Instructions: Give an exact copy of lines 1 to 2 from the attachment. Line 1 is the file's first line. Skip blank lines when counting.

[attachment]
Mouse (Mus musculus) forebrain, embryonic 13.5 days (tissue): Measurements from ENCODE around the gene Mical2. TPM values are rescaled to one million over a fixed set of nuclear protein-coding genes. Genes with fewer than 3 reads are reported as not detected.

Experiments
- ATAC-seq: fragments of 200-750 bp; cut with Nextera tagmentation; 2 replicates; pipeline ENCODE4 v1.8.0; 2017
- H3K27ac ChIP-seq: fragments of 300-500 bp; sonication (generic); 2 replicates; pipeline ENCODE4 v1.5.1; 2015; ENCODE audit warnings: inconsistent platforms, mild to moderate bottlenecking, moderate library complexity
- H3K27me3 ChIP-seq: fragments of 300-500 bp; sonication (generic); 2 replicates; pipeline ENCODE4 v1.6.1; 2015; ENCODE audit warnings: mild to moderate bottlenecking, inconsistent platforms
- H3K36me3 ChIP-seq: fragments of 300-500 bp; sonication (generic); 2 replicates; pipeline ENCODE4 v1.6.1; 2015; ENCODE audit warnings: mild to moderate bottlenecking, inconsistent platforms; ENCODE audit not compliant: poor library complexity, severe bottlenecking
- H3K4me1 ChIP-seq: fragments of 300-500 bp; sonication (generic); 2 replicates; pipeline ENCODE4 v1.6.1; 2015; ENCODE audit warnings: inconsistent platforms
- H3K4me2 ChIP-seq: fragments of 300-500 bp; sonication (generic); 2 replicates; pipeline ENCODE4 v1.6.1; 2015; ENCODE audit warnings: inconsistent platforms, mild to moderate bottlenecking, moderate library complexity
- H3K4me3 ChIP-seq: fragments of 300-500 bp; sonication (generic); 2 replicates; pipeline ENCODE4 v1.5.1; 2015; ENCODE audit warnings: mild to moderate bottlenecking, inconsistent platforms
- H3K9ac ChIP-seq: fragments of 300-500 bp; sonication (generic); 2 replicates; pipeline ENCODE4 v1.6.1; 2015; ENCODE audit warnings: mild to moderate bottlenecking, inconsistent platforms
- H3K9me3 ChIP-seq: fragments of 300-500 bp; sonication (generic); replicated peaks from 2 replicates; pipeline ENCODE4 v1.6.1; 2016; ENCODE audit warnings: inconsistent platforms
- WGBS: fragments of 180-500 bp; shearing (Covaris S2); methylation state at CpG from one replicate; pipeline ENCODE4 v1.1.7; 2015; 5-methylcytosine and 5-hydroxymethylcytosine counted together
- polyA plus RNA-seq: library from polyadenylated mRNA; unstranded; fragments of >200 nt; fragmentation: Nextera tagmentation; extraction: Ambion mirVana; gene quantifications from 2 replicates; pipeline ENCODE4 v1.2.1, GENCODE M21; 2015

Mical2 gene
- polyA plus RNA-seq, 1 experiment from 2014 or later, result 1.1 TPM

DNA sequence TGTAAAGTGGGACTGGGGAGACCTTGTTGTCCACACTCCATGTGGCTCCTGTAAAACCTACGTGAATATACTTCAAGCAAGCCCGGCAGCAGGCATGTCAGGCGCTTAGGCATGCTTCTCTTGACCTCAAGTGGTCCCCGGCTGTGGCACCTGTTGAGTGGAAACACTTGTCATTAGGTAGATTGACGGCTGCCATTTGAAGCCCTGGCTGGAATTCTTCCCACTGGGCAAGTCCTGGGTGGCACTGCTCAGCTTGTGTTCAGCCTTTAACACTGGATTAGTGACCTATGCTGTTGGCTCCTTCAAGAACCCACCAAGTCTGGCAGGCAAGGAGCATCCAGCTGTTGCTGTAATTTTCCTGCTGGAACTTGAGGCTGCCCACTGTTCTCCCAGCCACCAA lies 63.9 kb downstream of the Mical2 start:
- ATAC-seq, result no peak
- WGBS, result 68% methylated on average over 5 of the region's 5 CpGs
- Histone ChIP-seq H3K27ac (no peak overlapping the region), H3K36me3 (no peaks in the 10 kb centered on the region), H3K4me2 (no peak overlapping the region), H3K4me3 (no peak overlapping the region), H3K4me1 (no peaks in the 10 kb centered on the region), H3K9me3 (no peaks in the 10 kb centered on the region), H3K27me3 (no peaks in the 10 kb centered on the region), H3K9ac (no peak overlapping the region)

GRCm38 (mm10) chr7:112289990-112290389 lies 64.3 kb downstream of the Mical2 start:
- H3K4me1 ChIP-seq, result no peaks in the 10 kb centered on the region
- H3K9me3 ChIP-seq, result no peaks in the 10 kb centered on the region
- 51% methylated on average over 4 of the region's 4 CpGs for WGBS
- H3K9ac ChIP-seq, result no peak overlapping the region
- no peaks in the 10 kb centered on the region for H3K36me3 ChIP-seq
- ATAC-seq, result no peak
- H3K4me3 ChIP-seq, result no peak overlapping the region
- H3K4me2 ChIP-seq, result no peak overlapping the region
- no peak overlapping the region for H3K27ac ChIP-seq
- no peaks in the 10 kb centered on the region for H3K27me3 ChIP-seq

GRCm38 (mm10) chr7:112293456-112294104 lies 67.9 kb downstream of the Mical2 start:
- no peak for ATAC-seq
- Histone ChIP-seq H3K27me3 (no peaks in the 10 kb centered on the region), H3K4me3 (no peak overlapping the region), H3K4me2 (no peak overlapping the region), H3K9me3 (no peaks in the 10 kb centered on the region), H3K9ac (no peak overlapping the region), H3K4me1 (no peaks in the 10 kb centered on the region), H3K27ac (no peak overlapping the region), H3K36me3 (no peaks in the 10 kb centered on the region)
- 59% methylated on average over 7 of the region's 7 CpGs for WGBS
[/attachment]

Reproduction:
Mouse (Mus musculus) forebrain, embryonic 13.5 days (tissue): Measurements from ENCODE around the gene Mical2. TPM values are rescaled to one million over a fixed set of nuclear protein-coding genes. Genes with fewer than 3 reads are reported as not detected.

Experiments